So voilà, there is no political, ideological, or moral impediment for any citizen who identifies with the left to cross over and strategically vote in the right’s primary—and which was precisely what was sought by Alain Juppé and some of the other candidates in forcing the wording of the declaration on Nicolas Sarkozy—LR party chief since 2014—who didn’t even want a primary to begin with. Sarkozy got rolled big time. As the winner of the primary will be the heavy favorite to win the presidential election—in view of the discredit of François Hollande and his Socialists—and after squaring off against Marine Le Pen in the 2nd round, the stakes in this contest are thus high, indeed exceptionally so. The specter of Sarkozy facing Le Pen next May 7th being too nightmarish to contemplate—and, personally speaking, after the Brexit vote and cataclysmic outcome of the US election, I don’t think I could handle another such result; not here in France—habitual PS voters will possibly turn out in consequential numbers tomorrow, to vote Juppé and for the sole purpose of blocking Sarkozy. And, pour l’info, I will be among them.
Sarkozyistes have been freaking out of late at this prospect—which they cluelessly did not see coming—and crying foul, but they have no cause whatever to do so. These are the rules of the game and that’s that. And looking outre-Atlantique: with the exception of the dozen or so closed primary states, there is nothing to prevent Democrats and Republicans from voting in the other’s primary; this sometimes happens and no big deal is made of it (its incidence is minimal mainly because D and R primaries usually happen on the same day). Moreover, as a citizen’s voting choices are a private matter, how can it be known outside of villages and small towns—where everybody knows everyone—if a given voter is on the left?
N.B. sarkozyistes have been silent on the prospect of FN voters participating in the primary to support their man—which probably won’t happen in significant numbers, as frontiste voters already have their champion in Marine LP—even though the extreme-right has never been considered by neo-Gaullists to be a constituent component of the family of right and center parties and movements.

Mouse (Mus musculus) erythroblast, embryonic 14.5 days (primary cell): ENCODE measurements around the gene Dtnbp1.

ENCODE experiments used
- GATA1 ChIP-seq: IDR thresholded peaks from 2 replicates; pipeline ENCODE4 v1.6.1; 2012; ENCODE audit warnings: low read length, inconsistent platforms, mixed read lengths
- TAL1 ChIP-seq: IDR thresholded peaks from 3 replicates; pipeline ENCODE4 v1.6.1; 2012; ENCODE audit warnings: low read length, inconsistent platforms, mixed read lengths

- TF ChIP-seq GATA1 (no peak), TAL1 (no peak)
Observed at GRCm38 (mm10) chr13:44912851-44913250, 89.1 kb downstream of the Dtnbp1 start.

Three prime time debates were held in the run-up to tomorrow’s vote, on Oct. 13th, Nov. 3rd, and Nov. 17th. I saw the first and last, missing the middle one. They were typical French debates: the candidates were all well-spoken and wonkish in their responses to the questions put to them. They all sounded like Hillary Clinton talking policy (form, not substance). And they were articulate and fast on their feet in a way one simply does not see in a debate among US Republicans, where there’s almost a premium on sounding stupid and not speaking in complex sentences (for candidates who are capable of this). This is France: if you sound like a dimwit on television, vous êtes mort, i.e, you’re toast. On most economic and social policy questions, the candidates are pretty much on the same page, differing only in degree, e.g. in how many hundreds of thousands of posts in the civil service they’re going to eliminate (the right has a fetish-like obsession with taking an axe to the number of state employees, ostensibly to save taxpayer euros, though which never saves a centime; I’ll come back to this at a later date). Or on what repressive measures will be taken in getting tough on crime (minimum mandatory sentencing, etc). Noteworthy is the hegemony of free market libéralisme among the heirs of neo-Gaullism, which was not the case during the era of Chirac’s RPR. If one is interested in the positions of the candidates on the issues, see Le Monde’s helpful guide.